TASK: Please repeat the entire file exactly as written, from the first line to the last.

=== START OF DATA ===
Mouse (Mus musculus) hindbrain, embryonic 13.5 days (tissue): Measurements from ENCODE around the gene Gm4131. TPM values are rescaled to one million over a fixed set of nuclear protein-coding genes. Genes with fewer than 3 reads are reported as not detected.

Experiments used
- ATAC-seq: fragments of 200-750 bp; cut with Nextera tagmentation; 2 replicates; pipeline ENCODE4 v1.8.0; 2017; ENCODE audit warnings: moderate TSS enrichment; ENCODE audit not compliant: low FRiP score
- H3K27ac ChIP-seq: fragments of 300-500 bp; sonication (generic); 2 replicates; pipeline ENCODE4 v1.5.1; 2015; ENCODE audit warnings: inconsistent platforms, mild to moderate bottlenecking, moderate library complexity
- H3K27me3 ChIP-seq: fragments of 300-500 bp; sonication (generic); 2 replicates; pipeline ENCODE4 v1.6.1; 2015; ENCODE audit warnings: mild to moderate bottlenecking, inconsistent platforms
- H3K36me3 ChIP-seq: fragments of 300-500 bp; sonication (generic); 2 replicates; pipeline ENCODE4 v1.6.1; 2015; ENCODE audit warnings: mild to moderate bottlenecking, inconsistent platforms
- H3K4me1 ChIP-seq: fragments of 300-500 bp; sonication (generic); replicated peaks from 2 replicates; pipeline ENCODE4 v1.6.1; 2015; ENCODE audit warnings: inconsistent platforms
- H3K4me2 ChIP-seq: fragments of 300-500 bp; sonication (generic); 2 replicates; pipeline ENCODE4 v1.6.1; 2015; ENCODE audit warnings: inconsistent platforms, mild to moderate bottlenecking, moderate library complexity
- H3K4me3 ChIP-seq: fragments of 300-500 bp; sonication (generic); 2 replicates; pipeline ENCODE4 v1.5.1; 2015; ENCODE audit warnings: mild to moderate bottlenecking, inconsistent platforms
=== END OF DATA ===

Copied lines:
Mouse (Mus musculus) hindbrain, embryonic 13.5 days (tissue): Measurements from ENCODE around the gene Gm4131. TPM values are rescaled to one million over a fixed set of nuclear protein-coding genes. Genes with fewer than 3 reads are reported as not detected.

Experiments used
- ATAC-seq: fragments of 200-750 bp; cut with Nextera tagmentation; 2 replicates; pipeline ENCODE4 v1.8.0; 2017; ENCODE audit warnings: moderate TSS enrichment; ENCODE audit not compliant: low FRiP score
- H3K27ac ChIP-seq: fragments of 300-500 bp; sonication (generic); 2 replicates; pipeline ENCODE4 v1.5.1; 2015; ENCODE audit warnings: inconsistent platforms, mild to moderate bottlenecking, moderate library complexity
- H3K27me3 ChIP-seq: fragments of 300-500 bp; sonication (generic); 2 replicates; pipeline ENCODE4 v1.6.1; 2015; ENCODE audit warnings: mild to moderate bottlenecking, inconsistent platforms
- H3K36me3 ChIP-seq: fragments of 300-500 bp; sonication (generic); 2 replicates; pipeline ENCODE4 v1.6.1; 2015; ENCODE audit warnings: mild to moderate bottlenecking, inconsistent platforms
- H3K4me1 ChIP-seq: fragments of 300-500 bp; sonication (generic); replicated peaks from 2 replicates; pipeline ENCODE4 v1.6.1; 2015; ENCODE audit warnings: inconsistent platforms
- H3K4me2 ChIP-seq: fragments of 300-500 bp; sonication (generic); 2 replicates; pipeline ENCODE4 v1.6.1; 2015; ENCODE audit warnings: inconsistent platforms, mild to moderate bottlenecking, moderate library complexity
- H3K4me3 ChIP-seq: fragments of 300-500 bp; sonication (generic); 2 replicates; pipeline ENCODE4 v1.5.1; 2015; ENCODE audit warnings: mild to moderate bottlenecking, inconsistent platforms